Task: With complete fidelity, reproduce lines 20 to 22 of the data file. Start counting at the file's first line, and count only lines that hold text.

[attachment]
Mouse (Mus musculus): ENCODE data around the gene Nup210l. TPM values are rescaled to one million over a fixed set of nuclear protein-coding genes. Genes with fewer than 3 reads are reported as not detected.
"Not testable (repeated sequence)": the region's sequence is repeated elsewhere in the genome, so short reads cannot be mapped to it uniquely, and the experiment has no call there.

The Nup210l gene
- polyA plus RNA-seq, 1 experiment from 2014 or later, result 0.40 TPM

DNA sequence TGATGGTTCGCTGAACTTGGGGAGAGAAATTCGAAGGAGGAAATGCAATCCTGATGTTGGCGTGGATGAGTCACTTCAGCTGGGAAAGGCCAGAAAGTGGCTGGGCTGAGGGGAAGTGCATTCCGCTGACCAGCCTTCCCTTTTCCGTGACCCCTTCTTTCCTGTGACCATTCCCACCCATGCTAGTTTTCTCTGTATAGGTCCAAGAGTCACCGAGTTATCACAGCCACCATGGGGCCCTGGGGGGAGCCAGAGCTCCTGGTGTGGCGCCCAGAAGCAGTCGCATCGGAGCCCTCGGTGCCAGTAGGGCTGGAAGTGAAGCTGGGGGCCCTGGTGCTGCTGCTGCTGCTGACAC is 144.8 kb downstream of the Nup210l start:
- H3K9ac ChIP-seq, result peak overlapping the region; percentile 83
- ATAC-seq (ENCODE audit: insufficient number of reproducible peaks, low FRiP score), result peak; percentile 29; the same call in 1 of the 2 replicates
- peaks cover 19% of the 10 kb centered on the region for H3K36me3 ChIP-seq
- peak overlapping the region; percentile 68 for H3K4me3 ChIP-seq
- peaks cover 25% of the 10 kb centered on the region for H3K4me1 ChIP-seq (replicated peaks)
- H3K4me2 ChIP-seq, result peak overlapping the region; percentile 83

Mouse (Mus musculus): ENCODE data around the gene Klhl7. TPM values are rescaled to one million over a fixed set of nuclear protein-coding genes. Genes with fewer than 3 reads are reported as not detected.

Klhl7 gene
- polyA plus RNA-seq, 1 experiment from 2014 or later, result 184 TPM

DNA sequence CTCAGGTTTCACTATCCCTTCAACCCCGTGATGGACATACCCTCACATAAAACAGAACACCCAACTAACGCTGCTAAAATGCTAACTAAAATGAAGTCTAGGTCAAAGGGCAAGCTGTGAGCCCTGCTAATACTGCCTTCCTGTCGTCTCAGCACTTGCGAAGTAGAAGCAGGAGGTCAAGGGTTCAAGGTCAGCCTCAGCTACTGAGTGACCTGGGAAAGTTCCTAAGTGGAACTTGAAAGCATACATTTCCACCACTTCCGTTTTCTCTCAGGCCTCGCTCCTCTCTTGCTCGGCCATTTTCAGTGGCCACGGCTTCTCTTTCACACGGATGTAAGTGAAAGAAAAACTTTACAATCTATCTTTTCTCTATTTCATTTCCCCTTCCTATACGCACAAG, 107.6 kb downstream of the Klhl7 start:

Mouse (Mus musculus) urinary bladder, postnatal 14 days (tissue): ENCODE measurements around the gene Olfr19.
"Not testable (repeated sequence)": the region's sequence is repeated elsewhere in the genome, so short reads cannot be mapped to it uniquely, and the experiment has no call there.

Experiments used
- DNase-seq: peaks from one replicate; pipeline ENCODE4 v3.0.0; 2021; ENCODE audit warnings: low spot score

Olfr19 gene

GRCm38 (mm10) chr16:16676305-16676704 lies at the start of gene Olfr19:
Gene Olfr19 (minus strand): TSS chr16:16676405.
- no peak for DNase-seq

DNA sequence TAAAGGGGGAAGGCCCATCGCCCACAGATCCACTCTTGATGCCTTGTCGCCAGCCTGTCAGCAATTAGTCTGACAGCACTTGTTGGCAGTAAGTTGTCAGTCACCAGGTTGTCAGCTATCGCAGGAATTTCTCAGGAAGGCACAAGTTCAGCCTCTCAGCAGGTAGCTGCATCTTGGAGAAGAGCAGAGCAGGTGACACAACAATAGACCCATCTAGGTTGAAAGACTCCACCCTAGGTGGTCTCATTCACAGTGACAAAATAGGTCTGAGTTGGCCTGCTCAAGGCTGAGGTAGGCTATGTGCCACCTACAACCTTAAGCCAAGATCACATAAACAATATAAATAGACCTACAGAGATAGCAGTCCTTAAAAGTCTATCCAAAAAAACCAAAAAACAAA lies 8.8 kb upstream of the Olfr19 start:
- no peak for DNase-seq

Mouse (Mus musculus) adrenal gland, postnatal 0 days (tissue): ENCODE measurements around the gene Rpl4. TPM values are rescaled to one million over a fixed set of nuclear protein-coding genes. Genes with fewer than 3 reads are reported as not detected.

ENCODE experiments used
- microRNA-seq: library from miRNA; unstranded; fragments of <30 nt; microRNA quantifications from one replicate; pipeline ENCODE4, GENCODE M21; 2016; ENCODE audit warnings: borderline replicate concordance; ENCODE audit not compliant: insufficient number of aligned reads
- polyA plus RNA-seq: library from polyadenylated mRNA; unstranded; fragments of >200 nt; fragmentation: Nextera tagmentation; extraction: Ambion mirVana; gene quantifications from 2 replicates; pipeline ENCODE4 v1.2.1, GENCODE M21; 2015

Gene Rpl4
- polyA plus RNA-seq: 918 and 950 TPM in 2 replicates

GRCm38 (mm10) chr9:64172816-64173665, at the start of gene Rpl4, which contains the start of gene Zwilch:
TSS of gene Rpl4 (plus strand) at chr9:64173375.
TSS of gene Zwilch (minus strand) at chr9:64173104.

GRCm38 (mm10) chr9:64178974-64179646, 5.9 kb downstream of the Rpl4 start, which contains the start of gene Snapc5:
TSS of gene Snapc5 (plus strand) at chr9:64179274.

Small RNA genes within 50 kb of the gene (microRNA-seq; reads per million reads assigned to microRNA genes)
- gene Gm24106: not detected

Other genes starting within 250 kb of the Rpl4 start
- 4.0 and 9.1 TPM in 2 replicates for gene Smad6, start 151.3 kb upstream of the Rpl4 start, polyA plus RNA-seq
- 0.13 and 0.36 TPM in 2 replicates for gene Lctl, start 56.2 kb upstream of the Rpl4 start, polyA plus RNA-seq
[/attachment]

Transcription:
Olfr19 gene

GRCm38 (mm10) chr16:16676305-16676704 lies at the start of gene Olfr19:
Gene Olfr19 (minus strand): TSS chr16:16676405.